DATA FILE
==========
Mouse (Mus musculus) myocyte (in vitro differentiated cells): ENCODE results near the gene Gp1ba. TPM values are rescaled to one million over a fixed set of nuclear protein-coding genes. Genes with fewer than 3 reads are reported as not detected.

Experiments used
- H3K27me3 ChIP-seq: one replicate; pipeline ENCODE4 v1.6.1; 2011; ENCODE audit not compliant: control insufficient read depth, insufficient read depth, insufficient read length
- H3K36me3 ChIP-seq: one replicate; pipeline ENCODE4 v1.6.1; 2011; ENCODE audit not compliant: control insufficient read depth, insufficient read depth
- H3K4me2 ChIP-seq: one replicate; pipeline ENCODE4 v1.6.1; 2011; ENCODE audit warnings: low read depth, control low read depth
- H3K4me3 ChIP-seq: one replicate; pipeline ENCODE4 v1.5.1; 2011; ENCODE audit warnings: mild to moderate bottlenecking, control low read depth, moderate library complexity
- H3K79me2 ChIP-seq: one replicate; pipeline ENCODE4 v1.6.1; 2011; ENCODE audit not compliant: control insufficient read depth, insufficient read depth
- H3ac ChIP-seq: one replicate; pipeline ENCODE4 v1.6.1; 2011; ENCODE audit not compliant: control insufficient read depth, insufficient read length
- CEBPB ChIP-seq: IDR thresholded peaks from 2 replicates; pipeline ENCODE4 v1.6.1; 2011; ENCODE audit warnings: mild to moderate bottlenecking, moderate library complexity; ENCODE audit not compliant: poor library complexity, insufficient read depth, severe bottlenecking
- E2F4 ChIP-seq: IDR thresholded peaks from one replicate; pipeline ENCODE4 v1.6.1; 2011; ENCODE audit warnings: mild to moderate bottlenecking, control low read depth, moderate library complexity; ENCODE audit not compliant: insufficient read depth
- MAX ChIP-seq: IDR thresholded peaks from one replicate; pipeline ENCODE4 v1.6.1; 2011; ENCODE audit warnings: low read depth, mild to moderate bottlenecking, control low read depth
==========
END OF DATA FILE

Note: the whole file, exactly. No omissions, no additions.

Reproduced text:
Mouse (Mus musculus) myocyte (in vitro differentiated cells): ENCODE results near the gene Gp1ba. TPM values are rescaled to one million over a fixed set of nuclear protein-coding genes. Genes with fewer than 3 reads are reported as not detected.

Experiments used
- H3K27me3 ChIP-seq: one replicate; pipeline ENCODE4 v1.6.1; 2011; ENCODE audit not compliant: control insufficient read depth, insufficient read depth, insufficient read length
- H3K36me3 ChIP-seq: one replicate; pipeline ENCODE4 v1.6.1; 2011; ENCODE audit not compliant: control insufficient read depth, insufficient read depth
- H3K4me2 ChIP-seq: one replicate; pipeline ENCODE4 v1.6.1; 2011; ENCODE audit warnings: low read depth, control low read depth
- H3K4me3 ChIP-seq: one replicate; pipeline ENCODE4 v1.5.1; 2011; ENCODE audit warnings: mild to moderate bottlenecking, control low read depth, moderate library complexity
- H3K79me2 ChIP-seq: one replicate; pipeline ENCODE4 v1.6.1; 2011; ENCODE audit not compliant: control insufficient read depth, insufficient read depth
- H3ac ChIP-seq: one replicate; pipeline ENCODE4 v1.6.1; 2011; ENCODE audit not compliant: control insufficient read depth, insufficient read length
- CEBPB ChIP-seq: IDR thresholded peaks from 2 replicates; pipeline ENCODE4 v1.6.1; 2011; ENCODE audit warnings: mild to moderate bottlenecking, moderate library complexity; ENCODE audit not compliant: poor library complexity, insufficient read depth, severe bottlenecking
- E2F4 ChIP-seq: IDR thresholded peaks from one replicate; pipeline ENCODE4 v1.6.1; 2011; ENCODE audit warnings: mild to moderate bottlenecking, control low read depth, moderate library complexity; ENCODE audit not compliant: insufficient read depth
- MAX ChIP-seq: IDR thresholded peaks from one replicate; pipeline ENCODE4 v1.6.1; 2011; ENCODE audit warnings: low read depth, mild to moderate bottlenecking, control low read depth